With this deterioration in distribution, the bottom 90% in the US saw their income grow at only half the rate for the economy as a whole.  The top 10% received most (62%) of the growth in GDP over this period.  In France, in contrast, the bottom 90% received close to a proportionate share of the income growth.  For those who make up the first 90%, economic performance and improvement in outcomes were better in France than in the US.  Only the top 10% fared better in the US.

D.  Other Factors Affecting Living Standards:  Social Services and Leisure Time

In absolute terms, even with the faster growth of real incomes of the bottom 90% in France relative to the US over this period, the bottom 90% in France came close to but were still a bit below US income levels in 2007.  They reached 98% of US income levels in that year, and then fell back some (in relative terms) with the start of the 2008 downturn.

But the calculations discussed above were based on applying distributional shares from tax return data to GDP figures.  For income earning comparisons, this is reasonable.  But living standards includes more than cash earnings.  In particular, one should take into account the impact on living standards of social services and leisure time.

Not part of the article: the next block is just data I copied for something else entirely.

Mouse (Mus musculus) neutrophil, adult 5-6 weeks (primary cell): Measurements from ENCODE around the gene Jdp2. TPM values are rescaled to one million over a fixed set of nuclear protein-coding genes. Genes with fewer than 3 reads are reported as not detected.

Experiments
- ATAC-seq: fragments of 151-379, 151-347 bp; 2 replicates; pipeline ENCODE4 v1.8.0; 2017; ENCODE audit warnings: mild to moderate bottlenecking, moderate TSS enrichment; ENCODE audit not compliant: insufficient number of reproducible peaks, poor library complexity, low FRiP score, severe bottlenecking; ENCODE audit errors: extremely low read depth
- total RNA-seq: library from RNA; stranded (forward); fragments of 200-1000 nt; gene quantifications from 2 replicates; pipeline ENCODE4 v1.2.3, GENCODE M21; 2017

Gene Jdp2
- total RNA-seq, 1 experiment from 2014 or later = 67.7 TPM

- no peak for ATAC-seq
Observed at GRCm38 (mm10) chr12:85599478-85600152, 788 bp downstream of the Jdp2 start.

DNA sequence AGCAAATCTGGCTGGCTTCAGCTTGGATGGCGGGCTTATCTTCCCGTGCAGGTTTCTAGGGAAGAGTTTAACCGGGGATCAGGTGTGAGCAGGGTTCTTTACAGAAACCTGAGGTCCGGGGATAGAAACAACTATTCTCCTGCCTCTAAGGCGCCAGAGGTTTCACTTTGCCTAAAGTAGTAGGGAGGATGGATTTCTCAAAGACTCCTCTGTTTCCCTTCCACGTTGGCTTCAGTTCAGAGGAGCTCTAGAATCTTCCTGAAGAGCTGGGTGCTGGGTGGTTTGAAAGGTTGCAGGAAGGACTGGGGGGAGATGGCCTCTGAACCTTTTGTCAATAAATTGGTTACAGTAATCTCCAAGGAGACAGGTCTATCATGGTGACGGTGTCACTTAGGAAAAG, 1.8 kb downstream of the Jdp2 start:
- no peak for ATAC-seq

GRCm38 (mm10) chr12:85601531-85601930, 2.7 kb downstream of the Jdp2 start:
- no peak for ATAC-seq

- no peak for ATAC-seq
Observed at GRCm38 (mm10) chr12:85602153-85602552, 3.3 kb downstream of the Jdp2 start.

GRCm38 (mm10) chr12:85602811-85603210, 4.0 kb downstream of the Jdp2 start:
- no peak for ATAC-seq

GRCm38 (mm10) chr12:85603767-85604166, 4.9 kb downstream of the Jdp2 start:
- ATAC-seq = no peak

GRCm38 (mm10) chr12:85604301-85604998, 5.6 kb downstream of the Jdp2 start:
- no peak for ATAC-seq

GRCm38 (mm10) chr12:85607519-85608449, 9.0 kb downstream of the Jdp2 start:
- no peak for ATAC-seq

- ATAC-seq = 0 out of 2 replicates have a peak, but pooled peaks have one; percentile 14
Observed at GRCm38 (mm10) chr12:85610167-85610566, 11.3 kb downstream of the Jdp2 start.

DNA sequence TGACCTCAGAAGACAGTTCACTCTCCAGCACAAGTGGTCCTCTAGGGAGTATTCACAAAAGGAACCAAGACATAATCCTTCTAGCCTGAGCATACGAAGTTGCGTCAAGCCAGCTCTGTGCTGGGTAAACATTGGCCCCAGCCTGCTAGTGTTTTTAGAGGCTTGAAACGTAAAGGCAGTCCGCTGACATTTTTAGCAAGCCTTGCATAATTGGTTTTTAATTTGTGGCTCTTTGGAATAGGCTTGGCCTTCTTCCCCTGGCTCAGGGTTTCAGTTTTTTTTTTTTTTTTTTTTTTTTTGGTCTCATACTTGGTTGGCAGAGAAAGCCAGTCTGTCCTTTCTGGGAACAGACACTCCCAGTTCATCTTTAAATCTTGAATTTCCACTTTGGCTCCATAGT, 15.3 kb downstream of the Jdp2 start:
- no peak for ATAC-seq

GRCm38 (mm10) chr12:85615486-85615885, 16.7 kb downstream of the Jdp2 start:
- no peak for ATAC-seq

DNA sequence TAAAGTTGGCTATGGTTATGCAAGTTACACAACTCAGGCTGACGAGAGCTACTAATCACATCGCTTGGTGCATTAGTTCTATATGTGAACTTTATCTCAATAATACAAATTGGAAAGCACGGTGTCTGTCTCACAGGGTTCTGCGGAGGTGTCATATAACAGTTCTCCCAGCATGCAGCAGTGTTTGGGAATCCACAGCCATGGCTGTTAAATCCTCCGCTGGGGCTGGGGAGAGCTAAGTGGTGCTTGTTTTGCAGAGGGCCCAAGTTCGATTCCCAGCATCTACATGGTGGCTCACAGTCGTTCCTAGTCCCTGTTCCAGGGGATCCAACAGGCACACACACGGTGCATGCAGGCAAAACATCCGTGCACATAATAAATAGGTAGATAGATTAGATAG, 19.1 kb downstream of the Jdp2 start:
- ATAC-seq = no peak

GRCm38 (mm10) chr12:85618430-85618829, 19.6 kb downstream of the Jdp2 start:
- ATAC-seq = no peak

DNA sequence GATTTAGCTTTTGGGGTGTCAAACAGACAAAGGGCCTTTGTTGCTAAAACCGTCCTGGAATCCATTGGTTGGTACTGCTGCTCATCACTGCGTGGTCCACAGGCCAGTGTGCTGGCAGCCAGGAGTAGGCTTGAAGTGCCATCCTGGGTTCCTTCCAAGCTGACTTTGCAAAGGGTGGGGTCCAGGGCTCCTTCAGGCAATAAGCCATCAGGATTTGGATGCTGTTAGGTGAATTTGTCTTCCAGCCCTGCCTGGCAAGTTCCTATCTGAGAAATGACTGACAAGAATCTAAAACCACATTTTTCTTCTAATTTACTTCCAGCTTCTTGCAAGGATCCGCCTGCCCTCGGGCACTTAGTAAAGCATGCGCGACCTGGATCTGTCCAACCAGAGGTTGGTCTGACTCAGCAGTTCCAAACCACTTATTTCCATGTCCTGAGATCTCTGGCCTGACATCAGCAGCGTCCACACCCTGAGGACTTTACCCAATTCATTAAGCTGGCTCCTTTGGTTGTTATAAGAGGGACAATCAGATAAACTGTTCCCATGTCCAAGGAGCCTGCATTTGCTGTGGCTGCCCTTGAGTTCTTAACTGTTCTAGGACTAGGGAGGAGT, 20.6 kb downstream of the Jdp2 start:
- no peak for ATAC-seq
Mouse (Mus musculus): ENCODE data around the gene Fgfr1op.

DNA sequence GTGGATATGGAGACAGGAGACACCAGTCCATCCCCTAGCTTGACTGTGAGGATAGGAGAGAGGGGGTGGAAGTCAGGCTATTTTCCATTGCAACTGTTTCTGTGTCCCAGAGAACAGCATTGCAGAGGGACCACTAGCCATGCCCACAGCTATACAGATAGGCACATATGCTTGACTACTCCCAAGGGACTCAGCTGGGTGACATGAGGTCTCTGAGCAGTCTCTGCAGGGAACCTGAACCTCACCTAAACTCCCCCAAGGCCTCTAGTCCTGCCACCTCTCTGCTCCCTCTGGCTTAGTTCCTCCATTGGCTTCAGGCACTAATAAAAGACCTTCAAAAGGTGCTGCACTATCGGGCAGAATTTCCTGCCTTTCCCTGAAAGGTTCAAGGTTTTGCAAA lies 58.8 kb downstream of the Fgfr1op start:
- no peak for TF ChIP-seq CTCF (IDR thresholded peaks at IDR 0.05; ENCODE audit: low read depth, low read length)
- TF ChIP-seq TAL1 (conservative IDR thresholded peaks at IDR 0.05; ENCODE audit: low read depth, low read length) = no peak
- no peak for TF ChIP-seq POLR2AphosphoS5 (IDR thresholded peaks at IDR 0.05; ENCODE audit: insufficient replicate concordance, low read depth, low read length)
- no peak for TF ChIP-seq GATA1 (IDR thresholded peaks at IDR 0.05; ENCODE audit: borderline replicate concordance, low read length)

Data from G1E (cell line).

Social services include services provided by or through the government, which are distributed to the population either equally or with a higher share going to the poorer elements in society.  An example of a service distributed equally would be health care services.  In France government supported health care services (largely provided via private providers such as doctors and hospitals) are made available to the entire population.  Since individual health care needs are largely similar for all, one would expect that the bottom 90% would receive approximately 90% of the benefit from such services, while the top 10% would receive about 10%.  If anything, the poor might receive a higher share, as their health conditions will on average likely be worse (and might account for why they are poor).  For other social services, such as housing allowances or unemployment compensation, more than 90% will likely accrue to the bottom 90%.